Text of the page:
From teacher to scholar to pastor: the evolving postwar modern Orthodox rabbinate.

Author:Eleff, Zev
 
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In September of 2012, Rabbi Avi Weiss reflected on the Orthodox rabbinical school he had founded in Riverdale, N.Y. more than a dozen years before. The emphasis of Yeshivat Chovevei Torah Rabbinical School (YCT) on "practical rabbinics," said Weiss, makes it unique in its "approach to rabbinic education." Although his faculty provides students with the material to become "knowledgeable," Weiss said, he stressed the importance of the pastoral elements, observing, "The rabbinate is about simply being there for people." (1) That sentiment was well understood by one of Weiss's graduates. Speaking to a researcher, the young rabbi confessed that he had chosen YCT because of the importance the seminary placed on counseling. "Of the different things that rabbis do," he said, "that's one of the most important for me, so I wanted to go to a place where I would get taught that. (2)

Most probably, the young rabbi's alternative choice of a seminary would have been Yeshiva University's Rabbi Isaac Elchanan Theological Seminary (RIETS). Although the school's curriculum has never matched YCT's offerings in pastoral training, RIETS recently reconfigured its curriculum to reflect more inclusively the professional portfolio of today's American Orthodox rabbi. (3) Ever cautious of criticism, RIETS carefully measured its curricular changes to ensure that traditional Torah learning would remain paramount within its study halls. YCT has not shared these concerns, at least not to the same degree. Criticism toward YCT's belief in innovative Orthodox rabbinic training has been forthcoming. Ever since YCT, a liberal Orthodox seminary, was founded in 1999, moderates at Yeshiva and interested parties within right-wing Orthodoxy had been quick to label the seminary as "Orthodox-lite." (4) Many of the complaints centered on the school's pastoral courses that were drawing considerable time away from Torah study. In response, Rabbi Asher Lopatin, YCT's newly appointed president, claimed in 2013 that it was precisely their pastoral training that "forged successful careers" for the school's graduates. (5) Time and again, however, those opposed to the curriculum at YCT have rejected this model of rabbinic training. Instead, they argue, Orthodox rabbis imbued with Torah knowledge have fared well and have adequately met the needs of their communities and congregations without exposure to a significantly revamped rabbinical school curriculum.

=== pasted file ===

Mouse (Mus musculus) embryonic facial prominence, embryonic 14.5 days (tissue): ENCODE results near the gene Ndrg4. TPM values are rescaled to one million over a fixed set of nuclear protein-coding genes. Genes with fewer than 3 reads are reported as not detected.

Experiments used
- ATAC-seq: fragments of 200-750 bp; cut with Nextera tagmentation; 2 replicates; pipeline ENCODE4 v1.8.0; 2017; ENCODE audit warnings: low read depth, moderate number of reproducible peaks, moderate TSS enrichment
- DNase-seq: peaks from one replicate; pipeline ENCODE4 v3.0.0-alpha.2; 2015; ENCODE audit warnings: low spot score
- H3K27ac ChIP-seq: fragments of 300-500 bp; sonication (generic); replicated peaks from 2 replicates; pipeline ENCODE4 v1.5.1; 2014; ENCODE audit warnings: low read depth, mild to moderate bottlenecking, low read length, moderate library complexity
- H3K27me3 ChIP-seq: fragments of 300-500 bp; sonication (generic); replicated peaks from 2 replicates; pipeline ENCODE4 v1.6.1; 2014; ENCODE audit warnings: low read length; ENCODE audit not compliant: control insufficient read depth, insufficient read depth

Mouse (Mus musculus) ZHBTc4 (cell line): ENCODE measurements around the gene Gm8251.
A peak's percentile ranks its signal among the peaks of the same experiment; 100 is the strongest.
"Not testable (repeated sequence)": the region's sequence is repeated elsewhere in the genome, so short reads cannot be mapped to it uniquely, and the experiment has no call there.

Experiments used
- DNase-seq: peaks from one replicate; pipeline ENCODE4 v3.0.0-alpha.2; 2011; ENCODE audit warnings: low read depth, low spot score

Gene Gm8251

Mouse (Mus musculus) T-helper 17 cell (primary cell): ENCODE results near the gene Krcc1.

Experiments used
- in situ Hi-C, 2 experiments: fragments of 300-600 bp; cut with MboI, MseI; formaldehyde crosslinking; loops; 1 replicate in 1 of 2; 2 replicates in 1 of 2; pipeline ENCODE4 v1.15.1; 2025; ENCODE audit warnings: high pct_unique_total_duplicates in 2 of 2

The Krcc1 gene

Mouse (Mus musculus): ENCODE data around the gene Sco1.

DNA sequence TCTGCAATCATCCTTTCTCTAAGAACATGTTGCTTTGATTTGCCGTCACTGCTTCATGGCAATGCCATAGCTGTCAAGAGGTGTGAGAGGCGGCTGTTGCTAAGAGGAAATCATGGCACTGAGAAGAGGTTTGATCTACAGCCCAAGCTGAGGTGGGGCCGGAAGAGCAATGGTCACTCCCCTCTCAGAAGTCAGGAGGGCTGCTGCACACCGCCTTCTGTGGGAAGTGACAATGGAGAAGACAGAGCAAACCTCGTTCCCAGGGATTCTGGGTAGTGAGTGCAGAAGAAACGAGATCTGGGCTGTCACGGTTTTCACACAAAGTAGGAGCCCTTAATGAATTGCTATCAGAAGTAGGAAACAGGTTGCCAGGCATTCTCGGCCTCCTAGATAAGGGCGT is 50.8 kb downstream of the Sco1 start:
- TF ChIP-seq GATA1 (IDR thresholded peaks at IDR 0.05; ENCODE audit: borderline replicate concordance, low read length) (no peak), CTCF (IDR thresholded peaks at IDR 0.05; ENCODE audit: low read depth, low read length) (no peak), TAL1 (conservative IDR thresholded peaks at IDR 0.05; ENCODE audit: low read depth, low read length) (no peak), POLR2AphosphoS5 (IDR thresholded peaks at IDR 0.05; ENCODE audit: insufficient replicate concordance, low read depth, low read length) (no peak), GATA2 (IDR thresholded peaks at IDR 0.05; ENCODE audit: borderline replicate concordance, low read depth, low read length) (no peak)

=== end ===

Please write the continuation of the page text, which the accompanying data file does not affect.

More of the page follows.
Neither side is totally correct. Over the years, traditionalist rabbis have styled themselves--as have some of their more liberal counterparts--as learned men steeped in Torah knowledge. (6) But that classic rabbinic profile was also bound up with two other important matters. First, rabbis responded to the changing expectations of their laypeople. Second, elements beyond the insular Orthodox community compelled the Orthodox rabbinate to adapt to new conditions. (7) By and large, the Orthodox rabbinate has succeeded. Although still the smallest of the major religious movements in American Judaism, Orthodoxy has persisted despite the most ominous predictions. (8) For their part in securing the community's vitality, Orthodox rabbis have adjusted to internal and external forces. But versatility has probably not been enough. More than that, the traditional rabbinate has persevered because it was able to adapt while simultaneously maintaining a rabbinic image that was unquestionably Orthodox in character. On the other hand, the Orthodox rabbinate has struggled when it could neither adapt to its surroundings nor present a concrete religious identity.